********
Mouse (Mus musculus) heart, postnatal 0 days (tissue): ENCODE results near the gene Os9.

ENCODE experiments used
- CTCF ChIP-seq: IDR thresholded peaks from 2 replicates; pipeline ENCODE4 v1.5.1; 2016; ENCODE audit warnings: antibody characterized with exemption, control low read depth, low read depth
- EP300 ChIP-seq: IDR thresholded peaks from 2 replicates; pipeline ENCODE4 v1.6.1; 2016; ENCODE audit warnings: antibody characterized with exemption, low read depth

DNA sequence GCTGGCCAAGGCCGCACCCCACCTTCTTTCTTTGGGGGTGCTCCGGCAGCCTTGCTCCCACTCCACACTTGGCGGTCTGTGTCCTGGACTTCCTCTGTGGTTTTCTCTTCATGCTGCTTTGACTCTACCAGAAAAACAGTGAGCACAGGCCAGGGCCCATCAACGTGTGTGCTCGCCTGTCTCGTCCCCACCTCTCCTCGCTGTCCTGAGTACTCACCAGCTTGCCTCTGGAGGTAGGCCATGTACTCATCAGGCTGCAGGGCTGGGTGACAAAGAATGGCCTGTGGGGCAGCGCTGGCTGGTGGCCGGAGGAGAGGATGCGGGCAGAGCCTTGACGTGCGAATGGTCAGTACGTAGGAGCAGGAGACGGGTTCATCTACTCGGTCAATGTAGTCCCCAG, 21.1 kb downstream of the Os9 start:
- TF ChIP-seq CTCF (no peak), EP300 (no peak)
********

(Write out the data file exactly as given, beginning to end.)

Mouse (Mus musculus) heart, postnatal 0 days (tissue): ENCODE results near the gene Os9.

ENCODE experiments used
- CTCF ChIP-seq: IDR thresholded peaks from 2 replicates; pipeline ENCODE4 v1.5.1; 2016; ENCODE audit warnings: antibody characterized with exemption, control low read depth, low read depth
- EP300 ChIP-seq: IDR thresholded peaks from 2 replicates; pipeline ENCODE4 v1.6.1; 2016; ENCODE audit warnings: antibody characterized with exemption, low read depth

DNA sequence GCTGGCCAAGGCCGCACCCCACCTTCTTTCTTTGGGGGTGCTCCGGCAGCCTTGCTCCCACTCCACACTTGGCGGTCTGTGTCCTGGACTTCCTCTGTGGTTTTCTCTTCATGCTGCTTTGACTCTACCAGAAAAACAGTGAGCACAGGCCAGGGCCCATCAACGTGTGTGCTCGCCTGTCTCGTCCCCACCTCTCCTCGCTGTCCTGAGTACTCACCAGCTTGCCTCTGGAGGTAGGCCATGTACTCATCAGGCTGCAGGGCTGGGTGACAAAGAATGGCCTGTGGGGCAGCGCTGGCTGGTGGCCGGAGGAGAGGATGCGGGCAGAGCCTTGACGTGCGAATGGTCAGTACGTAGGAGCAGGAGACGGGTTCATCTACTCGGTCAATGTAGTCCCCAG, 21.1 kb downstream of the Os9 start:
- TF ChIP-seq CTCF (no peak), EP300 (no peak)